Reblogging – How to fail better in the academic job market

A few days ago, there was a great post on some (mostly) common sense advice for the academic job market on Tenure She Wrote. I’ve been thinking about these things recently, since the spring job season of on-campus interviews (I had one, yay!), acceptances, and (in my case) job rejections has just been finishing up. Overall, I think I was aware of most of the advice in the article, and I have been privileged to have some great mentors to help me out. But the blog post seems like a great no-nonsense refresher on things to keep in mind for each of the main steps in the application process (cover letter, phone interview, on-campus interview). I also really like the sentiment from the comments that:

“…becoming one of the top three candidates is saying you’ve done many things right, and it’s probably a matter of fit at that point (unless the job talk was surprisingly bad), so it’s worth a celebration.”

So keep your head up, because a whole new season of academic job applications is about to begin!

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2 thoughts on “Reblogging – How to fail better in the academic job market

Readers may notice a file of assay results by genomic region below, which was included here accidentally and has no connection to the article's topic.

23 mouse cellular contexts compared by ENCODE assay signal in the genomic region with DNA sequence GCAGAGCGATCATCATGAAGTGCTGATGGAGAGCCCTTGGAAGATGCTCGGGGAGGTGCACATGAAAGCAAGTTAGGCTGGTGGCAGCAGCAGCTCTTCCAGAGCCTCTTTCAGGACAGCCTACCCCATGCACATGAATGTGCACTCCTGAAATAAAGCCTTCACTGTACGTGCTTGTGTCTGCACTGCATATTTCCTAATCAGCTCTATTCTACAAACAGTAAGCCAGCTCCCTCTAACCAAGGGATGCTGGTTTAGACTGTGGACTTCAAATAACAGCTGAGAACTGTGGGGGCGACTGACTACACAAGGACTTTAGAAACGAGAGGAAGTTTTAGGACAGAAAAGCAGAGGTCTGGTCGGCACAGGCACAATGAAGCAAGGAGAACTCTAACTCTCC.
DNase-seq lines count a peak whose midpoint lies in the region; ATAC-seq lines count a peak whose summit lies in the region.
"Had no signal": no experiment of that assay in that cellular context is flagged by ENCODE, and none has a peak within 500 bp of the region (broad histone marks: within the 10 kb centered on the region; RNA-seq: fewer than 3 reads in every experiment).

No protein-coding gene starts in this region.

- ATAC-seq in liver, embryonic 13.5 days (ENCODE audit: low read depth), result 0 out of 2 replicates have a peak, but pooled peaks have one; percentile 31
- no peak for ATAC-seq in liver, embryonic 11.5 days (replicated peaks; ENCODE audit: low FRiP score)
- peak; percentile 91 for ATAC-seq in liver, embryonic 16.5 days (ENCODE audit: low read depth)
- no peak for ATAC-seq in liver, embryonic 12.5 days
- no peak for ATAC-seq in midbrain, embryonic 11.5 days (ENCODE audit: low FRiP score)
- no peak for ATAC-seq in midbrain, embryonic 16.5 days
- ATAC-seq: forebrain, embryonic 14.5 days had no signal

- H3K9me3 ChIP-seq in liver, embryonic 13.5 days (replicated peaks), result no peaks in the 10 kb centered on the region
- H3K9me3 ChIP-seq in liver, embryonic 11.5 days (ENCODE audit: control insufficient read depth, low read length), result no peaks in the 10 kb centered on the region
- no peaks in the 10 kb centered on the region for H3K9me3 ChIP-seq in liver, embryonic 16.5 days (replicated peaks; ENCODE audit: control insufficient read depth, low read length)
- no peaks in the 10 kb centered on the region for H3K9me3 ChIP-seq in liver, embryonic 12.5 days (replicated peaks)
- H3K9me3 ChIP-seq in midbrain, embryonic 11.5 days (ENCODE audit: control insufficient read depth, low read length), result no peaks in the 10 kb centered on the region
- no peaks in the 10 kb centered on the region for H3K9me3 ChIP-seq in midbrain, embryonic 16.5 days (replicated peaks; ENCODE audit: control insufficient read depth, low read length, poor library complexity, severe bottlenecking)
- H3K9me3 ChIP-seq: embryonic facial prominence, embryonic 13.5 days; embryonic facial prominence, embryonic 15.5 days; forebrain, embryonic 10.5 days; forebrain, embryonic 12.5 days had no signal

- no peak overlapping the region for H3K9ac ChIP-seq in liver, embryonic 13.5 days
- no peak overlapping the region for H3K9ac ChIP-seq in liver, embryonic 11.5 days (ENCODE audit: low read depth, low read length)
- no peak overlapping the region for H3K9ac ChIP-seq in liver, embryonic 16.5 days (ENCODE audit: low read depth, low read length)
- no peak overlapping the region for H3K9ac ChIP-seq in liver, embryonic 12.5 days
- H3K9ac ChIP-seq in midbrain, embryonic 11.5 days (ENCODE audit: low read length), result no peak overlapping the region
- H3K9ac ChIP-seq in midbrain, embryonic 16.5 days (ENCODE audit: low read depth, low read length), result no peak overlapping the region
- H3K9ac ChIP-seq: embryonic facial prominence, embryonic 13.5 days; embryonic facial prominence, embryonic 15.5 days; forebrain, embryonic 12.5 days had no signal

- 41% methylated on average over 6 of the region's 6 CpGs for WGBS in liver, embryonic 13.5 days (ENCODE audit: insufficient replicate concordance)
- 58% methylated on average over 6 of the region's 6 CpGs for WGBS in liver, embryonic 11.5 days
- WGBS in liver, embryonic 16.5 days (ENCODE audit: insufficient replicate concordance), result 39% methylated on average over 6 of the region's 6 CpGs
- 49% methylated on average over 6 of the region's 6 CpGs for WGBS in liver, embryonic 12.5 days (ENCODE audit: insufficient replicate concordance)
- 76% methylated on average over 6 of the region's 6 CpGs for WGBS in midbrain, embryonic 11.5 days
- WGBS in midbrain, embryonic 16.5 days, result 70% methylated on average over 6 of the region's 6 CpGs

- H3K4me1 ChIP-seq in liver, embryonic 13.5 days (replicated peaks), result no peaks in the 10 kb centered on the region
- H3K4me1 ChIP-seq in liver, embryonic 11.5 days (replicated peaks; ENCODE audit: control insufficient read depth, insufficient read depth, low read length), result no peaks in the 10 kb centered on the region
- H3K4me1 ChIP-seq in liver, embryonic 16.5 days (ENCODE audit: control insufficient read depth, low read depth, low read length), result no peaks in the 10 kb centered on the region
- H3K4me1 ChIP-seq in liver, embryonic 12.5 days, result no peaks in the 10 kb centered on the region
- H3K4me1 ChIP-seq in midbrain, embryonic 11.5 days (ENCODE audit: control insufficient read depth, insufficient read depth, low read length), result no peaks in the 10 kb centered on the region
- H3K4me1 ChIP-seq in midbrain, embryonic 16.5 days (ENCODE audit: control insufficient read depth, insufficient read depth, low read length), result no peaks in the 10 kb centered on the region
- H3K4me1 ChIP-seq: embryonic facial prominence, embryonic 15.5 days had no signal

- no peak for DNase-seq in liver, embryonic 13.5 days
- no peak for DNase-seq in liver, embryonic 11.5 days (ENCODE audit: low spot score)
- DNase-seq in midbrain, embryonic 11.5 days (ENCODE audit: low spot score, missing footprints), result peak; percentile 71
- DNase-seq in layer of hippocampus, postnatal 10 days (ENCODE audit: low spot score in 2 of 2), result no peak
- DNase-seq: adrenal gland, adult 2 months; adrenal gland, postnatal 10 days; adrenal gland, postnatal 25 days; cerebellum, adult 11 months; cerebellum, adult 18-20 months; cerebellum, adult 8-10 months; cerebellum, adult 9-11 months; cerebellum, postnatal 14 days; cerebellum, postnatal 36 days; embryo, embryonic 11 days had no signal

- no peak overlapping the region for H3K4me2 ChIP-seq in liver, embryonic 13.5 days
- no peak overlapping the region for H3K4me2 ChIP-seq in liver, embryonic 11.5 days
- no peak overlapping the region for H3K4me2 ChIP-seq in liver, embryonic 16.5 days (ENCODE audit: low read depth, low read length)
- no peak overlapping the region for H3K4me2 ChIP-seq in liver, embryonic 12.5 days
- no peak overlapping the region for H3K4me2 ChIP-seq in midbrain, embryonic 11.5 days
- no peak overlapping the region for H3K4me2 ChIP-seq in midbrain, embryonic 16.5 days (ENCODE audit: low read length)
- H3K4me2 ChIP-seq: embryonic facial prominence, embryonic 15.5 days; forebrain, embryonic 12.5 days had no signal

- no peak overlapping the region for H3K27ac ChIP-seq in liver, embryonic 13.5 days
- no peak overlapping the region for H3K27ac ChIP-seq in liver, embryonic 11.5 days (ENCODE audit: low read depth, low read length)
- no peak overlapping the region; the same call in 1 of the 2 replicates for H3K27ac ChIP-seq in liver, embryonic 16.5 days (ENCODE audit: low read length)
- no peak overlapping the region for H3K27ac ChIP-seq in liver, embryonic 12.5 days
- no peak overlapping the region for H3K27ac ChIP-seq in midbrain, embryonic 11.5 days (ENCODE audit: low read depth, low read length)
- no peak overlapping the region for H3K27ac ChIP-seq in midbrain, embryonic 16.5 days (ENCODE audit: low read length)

1. Nice post.

    I wanted to chime in on the quote “…becoming one of the top three candidates is saying you’ve done many things right, and it’s probably a matter of fit at that point (unless the job talk was surprisingly bad), so it’s worth a celebration.” I’d add that if you make it in the top 25 or so then you are definitely doing great. There is a large stochastic component in job searches – many things are outside of your control. Once you get within the final cut of applicants it really does come down to fit within the department as well as departmental politics – maybe the ecologists and genomics types have agreed that they need to hire someone who can best link the particular research directions of their faculty thus they split their differences and find someone who best fits between them (not necessarily who each of these often differing camps would hire or even interview themselves). Further, the Dean or Provost may have a certain person in mind and will only offer funding for the position if the person hired fits a certain mold or research direction. These are things outside of your control. Nonetheless, it is always good to contact the search committee to ask for any additional feedback on your application and science advice in general.

    Liked by 1 person

    • Thanks! It’s always nice to have feedback from someone on the other side of the job search. And I agree that its important to recognized that if you’ve made it to some upper cut, you should remember (even if you ultimately get rejected) that you must have done something right!

      Like

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